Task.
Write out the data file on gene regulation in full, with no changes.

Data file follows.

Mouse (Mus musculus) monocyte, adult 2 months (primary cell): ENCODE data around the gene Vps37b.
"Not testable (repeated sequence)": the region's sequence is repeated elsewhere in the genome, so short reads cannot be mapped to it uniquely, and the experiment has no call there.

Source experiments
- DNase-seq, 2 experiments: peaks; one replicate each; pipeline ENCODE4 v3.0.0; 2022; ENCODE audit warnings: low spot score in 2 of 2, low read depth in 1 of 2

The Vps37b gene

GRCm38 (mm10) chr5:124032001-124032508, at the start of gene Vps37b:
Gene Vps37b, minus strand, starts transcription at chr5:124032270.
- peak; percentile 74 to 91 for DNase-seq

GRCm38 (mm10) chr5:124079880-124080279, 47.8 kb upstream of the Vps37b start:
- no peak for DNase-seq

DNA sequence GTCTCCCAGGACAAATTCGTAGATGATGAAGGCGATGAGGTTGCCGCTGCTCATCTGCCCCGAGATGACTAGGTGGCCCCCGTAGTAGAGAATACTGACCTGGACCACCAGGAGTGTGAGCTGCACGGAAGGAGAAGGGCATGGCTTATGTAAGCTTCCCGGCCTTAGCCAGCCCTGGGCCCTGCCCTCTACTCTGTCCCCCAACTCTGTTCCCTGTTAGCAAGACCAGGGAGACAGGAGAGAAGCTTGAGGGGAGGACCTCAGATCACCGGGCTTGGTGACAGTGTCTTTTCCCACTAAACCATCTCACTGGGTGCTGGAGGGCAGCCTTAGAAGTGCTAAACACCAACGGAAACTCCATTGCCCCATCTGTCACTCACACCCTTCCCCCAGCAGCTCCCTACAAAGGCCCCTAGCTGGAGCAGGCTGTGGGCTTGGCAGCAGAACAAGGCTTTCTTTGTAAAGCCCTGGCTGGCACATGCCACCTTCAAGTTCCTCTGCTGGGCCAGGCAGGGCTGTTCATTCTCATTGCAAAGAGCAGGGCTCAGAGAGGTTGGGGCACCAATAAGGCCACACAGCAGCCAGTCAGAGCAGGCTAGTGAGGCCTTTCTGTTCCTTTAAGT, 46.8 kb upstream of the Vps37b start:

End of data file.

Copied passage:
Mouse (Mus musculus) monocyte, adult 2 months (primary cell): ENCODE data around the gene Vps37b.
"Not testable (repeated sequence)": the region's sequence is repeated elsewhere in the genome, so short reads cannot be mapped to it uniquely, and the experiment has no call there.

Source experiments
- DNase-seq, 2 experiments: peaks; one replicate each; pipeline ENCODE4 v3.0.0; 2022; ENCODE audit warnings: low spot score in 2 of 2, low read depth in 1 of 2

The Vps37b gene

GRCm38 (mm10) chr5:124032001-124032508, at the start of gene Vps37b:
Gene Vps37b, minus strand, starts transcription at chr5:124032270.
- peak; percentile 74 to 91 for DNase-seq

GRCm38 (mm10) chr5:124079880-124080279, 47.8 kb upstream of the Vps37b start:
- no peak for DNase-seq

DNA sequence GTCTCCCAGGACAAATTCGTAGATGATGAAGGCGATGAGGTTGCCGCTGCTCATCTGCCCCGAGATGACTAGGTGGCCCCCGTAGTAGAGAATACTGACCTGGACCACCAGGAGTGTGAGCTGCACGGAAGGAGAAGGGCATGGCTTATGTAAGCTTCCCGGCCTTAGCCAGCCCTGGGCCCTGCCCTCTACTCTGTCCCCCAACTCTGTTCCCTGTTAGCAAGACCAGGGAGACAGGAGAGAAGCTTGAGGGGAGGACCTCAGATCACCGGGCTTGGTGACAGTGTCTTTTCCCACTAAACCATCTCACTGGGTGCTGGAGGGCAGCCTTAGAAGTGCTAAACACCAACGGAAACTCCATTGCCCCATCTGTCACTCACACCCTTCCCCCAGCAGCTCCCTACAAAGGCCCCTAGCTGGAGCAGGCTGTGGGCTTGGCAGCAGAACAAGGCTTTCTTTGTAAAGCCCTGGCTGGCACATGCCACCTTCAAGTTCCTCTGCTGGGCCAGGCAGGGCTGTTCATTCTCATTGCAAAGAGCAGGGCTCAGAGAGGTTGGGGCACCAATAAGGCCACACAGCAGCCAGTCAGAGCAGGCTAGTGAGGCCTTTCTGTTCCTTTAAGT, 46.8 kb upstream of the Vps37b start: